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Everything I'm Planning to Sew This Spring

Watch my ENTIRE design process, step-by-step!

Posted in: Style & Wardrobe • January 22, 2024

It’s time for another round of Design Your Wardrobe, and I’ve planned all of my sewing projects for this spring!

By the way, we’re hosting Design Your Wardrobe four times a year now (instead of just twice), so you can plan your sewing with every season.

Sign-ups for the spring session are open here right now.

So, today, I am showing you my entire design process step-by-step.

I use Design Your Wardrobe every season. Here are my fall plans, and here are my spring sewing plans from last year.

I also put together a round-up of all my projects I sewed—and knit—in 2023. You can see how my plans unfolded here.

Ok, so what’s new for this spring? Keep reading or watch my video.

Getting Set Up

I always start Design Your Wardrobe by printing out the Seamwork planner and putting it in a binder. You can get the planner for free here.

And I have a new ritual now that I’ve built my sewing studio (keep an eye on YouTube for a full tour soon). I made this corkboard to keep my mood boards and sketches. So, my new ritual is to clear off the corkboard of the previous season so I can get ready for the next.

I save my mood board images in case I want to use them again. It saves time when I make boards in the future.

Then I start putting together my plans.

Gathering My Initial Inspiration

I always start by looking through my Pinterest boards. If you haven’t read about my Pinterest strategy, you can learn about it here. In short, I maintain a core-style board, and then I pull inspiration from that board to create new boards for planning and individual projects.

So, I created a new board for spring 2024 and started moving images that felt relevant and inspiring to me right now.

Then, I moved on to filling out my planner.

Setting a Goal and Naming My Collection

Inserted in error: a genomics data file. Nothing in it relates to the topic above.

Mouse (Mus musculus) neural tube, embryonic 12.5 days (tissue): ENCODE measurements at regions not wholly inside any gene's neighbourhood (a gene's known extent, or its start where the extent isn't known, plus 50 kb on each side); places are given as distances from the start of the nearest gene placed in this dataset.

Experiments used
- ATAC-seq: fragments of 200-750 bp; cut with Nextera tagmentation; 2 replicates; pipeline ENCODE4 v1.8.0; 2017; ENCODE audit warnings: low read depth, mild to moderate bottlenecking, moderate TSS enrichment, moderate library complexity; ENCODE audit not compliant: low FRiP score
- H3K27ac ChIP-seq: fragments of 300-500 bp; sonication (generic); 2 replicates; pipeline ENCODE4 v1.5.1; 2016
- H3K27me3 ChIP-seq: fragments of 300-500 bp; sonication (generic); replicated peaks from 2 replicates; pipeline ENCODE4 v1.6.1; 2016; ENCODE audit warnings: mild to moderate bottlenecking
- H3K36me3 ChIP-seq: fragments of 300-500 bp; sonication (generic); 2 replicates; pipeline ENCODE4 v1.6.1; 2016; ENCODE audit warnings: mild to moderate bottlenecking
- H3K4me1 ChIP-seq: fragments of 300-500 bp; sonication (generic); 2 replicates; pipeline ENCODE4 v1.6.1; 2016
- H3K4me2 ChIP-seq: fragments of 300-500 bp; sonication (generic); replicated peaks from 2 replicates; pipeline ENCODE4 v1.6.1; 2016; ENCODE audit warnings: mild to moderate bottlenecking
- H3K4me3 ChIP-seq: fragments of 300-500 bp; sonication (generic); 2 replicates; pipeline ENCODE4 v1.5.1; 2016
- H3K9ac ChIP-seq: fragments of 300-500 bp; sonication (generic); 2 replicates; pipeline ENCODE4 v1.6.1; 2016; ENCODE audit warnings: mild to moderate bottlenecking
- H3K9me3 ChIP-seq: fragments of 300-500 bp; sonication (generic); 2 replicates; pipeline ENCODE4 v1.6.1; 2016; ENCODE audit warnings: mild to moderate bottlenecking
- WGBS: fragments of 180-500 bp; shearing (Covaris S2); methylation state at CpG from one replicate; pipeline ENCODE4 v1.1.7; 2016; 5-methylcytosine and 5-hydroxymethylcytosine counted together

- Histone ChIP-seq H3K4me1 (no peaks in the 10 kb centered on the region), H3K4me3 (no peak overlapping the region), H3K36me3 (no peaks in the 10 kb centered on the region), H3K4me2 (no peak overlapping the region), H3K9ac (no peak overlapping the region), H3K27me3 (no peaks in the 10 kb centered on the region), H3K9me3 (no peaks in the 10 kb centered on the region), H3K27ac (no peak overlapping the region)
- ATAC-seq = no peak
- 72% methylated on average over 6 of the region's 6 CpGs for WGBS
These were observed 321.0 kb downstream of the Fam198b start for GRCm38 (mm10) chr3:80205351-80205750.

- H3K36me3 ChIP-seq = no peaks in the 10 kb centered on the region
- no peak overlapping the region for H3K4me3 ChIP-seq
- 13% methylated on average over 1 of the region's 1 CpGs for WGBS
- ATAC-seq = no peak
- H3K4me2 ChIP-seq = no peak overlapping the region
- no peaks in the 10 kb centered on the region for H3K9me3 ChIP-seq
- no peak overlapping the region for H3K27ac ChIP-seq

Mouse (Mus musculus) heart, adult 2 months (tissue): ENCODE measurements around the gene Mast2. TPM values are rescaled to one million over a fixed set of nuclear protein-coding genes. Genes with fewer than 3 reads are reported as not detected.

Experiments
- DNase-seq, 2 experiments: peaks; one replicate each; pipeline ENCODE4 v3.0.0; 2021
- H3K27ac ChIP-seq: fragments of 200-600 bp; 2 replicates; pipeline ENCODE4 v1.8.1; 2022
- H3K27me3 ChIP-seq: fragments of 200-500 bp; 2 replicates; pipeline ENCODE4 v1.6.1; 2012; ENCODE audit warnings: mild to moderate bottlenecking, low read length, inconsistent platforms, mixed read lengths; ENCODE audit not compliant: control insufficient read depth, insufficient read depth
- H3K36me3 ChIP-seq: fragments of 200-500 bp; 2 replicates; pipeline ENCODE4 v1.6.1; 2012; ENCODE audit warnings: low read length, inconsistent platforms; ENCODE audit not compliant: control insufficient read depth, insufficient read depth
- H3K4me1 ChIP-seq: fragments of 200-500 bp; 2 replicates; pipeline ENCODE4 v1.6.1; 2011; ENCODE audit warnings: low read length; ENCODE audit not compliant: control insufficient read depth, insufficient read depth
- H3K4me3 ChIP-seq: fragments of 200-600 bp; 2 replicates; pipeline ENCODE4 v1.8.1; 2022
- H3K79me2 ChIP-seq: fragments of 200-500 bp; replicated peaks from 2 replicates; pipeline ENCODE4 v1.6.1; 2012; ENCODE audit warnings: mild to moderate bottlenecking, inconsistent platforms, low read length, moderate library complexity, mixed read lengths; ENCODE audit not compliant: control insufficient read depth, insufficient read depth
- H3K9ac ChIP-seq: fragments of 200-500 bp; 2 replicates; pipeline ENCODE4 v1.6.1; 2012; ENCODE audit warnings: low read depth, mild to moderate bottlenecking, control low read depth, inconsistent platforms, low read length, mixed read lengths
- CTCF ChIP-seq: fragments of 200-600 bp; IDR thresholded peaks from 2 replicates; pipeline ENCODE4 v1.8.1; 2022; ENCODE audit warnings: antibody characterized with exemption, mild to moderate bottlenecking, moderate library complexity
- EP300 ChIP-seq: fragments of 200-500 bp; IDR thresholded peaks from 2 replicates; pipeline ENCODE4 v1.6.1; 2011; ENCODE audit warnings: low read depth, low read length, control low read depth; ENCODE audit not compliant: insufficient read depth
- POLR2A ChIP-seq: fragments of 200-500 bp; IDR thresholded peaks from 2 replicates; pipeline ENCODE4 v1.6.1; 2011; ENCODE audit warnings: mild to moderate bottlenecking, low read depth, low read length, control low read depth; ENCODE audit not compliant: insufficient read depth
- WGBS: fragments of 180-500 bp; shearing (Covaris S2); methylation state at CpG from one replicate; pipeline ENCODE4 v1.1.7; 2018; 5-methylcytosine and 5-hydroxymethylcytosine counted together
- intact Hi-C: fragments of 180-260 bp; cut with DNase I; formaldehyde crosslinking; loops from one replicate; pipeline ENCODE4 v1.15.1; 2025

The first step in the planner is a goal sheet, and I always set a goal for my wardrobe whenever I do this kind of planning.

This season, my goal is to: Create a handful of everyday pieces that feel special to me.

This is my goal because I want to make things that are beautiful and useful. It’s something that’s really been important to me in the last few years, and I want to keep working on it.

The words that describe the concept of my collection for this season are: Romantic, detailed, and chic. I pulled these words from all the inspiration I gathered on Pinterest.

I decided to name my collection: “Chic But Chill.”

Chicness is the aesthetic that I want to put forward, and the word chill means I just want things to be really wearable and comfortable.

I really want my clothes to be things that I actually put on day to day.

Sometimes it can be hard to pick the words you want to use for your collection, so I like to keep in mind that the words don’t have to mean anything to anybody else but me.

If the words evoke the mood and feeling you want when you get dressed this upcoming season, that’s all that matters.

Setting the Context for My Collection

Next, I filled out all the information in my planner to help me set contexts for my collection. These are the life contexts that I really want to focus on for the spring.

My first context is working from home. The criteria I have for my clothes when I am working from home is that they are:

Comfortable: So I can move throughout the day.
Walkable: I go outside on a walk with Lucy every day (check out the dog walking belt bag I made for our walks here).
Layerable: Because the weather can be unpredictable in spring.
Soft: To capture that romance I want in my wardrobe.